A recent survey conducted by the Small Business Majority showed that at the beginning of August, 46 percent of small businesses expected to close permanently by the end of the year.
To remain competitive, Russ Jundt, founder of Conserva Irrigation, says many companies turn to franchising as a viable option to help their businesses stay afloat.
“We find that consumers are attracted to a nationally branded company, but the caveat is that they want that local look, flavor and culture as well,” says Jundt. “Franchises bring in somebody who is ultimately culpable to answer that phone if I’m having trouble with that local owner, but I do want that local owner feel and flavor.”
Systemwide year over year, Jundt says Conserva Irrigation is up 37 percent, despite COVID-19. He reports that they are ahead of their forecasted growth, and all locations are doing exceptionally well.
For many green industry companies, Jundt says becoming part of a franchise could mean the difference between saying goodbye altogether and simply saying goodbye to your old company name.
According to Jundt, many smaller businesses turn to the idea of franchising because they find that they become too bogged down in the behind the scenes aspects of running their business, and they are no longer able to focus on their trade.
Even under normal operating conditions, Jundt says opening and running a business is stressful for all involved. Adding in the uncertainty and upheaval caused by the pandemic, Jundt asks why wouldn’t green industry businesses want to partner with a franchise brand?
“I think that’s why it’s so attractive and appealing for people to open up a franchise, regardless of the franchise,” says Jundt. “If the systems are in place, the proof of concept will be there, demand will be there and you’re clicking the instant button for marketing. So, you’re not spending the lion’s share of your time, energy, efforts and money trying to figure out developing systems.”
Once a company decides to partner with Conserva and signs the franchise agreement, Jundt says companies are then assigned a director of their quickstart program that will be on hand to walk owners through the transition process.
The process of franchising
For Aaron and Lee Knepp, Conserva Irrigation franchise owners in Columbus, Ohio, transitioning from AK Irrigation to a Conserva franchise was the best move the couple says they could have made.
Since 2006, AK Irrigation served the Columbus and central Ohio market, reaching $1.8 million in sales.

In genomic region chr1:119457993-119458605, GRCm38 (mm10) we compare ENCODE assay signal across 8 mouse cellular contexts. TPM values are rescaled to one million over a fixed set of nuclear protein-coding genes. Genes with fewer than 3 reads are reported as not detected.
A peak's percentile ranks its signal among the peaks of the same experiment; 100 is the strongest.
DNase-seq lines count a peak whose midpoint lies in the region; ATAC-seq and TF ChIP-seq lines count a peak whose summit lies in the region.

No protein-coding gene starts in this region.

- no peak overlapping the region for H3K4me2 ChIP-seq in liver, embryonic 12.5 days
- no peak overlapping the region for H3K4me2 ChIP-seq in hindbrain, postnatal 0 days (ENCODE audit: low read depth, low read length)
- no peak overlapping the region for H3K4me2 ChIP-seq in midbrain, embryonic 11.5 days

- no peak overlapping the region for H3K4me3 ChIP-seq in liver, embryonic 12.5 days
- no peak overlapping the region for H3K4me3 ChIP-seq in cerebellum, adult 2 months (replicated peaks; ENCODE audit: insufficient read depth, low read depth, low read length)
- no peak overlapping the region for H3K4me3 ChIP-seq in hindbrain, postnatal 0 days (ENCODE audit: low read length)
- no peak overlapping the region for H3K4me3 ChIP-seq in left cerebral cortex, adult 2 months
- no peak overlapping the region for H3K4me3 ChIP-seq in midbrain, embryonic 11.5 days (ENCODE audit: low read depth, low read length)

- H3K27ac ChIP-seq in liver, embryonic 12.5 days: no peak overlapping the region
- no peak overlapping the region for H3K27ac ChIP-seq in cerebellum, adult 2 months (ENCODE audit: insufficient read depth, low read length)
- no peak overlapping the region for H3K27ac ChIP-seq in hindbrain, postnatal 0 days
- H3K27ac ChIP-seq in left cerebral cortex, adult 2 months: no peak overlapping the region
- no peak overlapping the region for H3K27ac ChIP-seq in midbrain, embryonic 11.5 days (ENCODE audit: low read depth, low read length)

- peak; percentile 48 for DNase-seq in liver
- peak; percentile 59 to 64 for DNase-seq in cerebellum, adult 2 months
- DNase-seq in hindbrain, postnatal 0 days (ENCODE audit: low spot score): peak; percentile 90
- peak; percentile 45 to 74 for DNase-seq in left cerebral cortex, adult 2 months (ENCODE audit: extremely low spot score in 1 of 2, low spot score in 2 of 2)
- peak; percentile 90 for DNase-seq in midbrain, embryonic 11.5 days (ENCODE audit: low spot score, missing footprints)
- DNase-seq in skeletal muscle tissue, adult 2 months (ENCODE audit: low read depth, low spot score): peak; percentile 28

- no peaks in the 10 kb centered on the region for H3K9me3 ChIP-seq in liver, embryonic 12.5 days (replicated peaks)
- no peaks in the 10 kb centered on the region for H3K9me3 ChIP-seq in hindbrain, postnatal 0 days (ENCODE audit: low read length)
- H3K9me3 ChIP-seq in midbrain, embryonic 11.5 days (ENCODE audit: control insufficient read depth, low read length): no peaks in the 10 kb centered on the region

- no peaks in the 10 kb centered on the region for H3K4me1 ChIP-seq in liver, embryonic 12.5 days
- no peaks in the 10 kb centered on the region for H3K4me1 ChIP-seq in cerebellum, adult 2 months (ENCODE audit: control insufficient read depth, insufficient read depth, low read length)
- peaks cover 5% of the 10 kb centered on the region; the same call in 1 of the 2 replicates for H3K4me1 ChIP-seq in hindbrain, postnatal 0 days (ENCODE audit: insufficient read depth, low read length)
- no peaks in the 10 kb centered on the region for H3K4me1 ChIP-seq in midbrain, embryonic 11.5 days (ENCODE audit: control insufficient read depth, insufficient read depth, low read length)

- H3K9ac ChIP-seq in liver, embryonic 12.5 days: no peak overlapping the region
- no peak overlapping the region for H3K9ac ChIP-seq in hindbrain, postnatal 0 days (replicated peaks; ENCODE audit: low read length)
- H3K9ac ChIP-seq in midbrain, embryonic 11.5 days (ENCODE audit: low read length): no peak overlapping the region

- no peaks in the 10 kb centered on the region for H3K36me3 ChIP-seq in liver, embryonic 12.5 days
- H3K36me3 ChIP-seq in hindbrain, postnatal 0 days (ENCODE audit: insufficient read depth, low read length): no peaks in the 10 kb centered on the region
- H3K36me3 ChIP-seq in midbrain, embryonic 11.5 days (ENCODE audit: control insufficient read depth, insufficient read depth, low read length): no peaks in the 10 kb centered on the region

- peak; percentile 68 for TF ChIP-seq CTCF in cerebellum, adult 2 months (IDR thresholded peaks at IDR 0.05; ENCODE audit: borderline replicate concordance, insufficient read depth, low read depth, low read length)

With 15 years of experience with servicing and installing irrigation systems, Aaron started the company with his soon-to-be wife, Lee, who had almost 10 years of experience in customer service and marketing.
Despite their growth, the Knepps knew they needed to partner with an industry leader in order to reach their goal of $4 million in sales.
“When we started looking at converting over to a franchise, it was to help our sales increase more rapidly because we were plateauing,” says Aaron Knepp.
To reach their goal of $4-$5 million on their own, Jundt says the Knepps would have had to spend a considerable amount of time and money building up their marketing systems. He adds that they also would have needed to bring on another team member that understood and could develop a marketing strategy that could get the company to the next level.
When Aaron first met Jundt in 2016, he says he looked at the company differently and was not on board at first. However, as Conserva continued to grow, Aaron knew he did not want to compete with them and looked into buying a territory. As he researched the company, Aaron began to like it more and more.
“They recognized within our offerings that they could grow and become more profitable and achieve their goals,” says Jundt. “By utilizing our systems, by investing in our business and converting their existing business, they can achieve their goals and their dreams and build scale and profitability, even better than they could do on their own.”
The rapid growth the Knepps saw in Conserva’s other franchises was also very appealing to them. When a recruiting coordinator reached out to Knepp, things became serious, as the couple was considering rebranding at the time as well.
In April of 2019, they officially made the switch to Conserva Irrigation of Columbus.
When starting the franchising process, Aaron says the first move was to take their current database and transfer it to the new software. After this, they began the process of letting customers know their name would be changing while assuring them that it would still be the team they’d come to know and trust.
“There was a lot of training for the technicians and work to make it a little bit of a different experience for the homeowner, but not much else was really needed to change everything,” says Aaron. “Conserva had a lot of great software and some proprietary stuff that I felt was really good. Overall, it’s worked out really well for us.”
Aaron says customers had no issues transitioning with them, and the move ultimately made things easier for customers because of the numerous automation processes that came with paring with Conserva.
According to Jundt, there’s typically an $89,000 fee to join on with Conserva, but if the company is already doing $500,000 or greater, the fee will either be waived or reduced and the royalties for the first year will be reduced by 50 percent.
Jundt says this is Conserva’s way of investing in their newest members, as they understand that companies will need to invest money into rebranding efforts.
Aaron says since they did not have to pay those territory fees, they were able to direct those funds on the local end of rebranding by investing in new uniforms, vehicle wraps, remarketing and more.
Check back tomorrow for part 2 of this series, where we’ll find out the benefits of franchising, as well as what mistakes to avoid.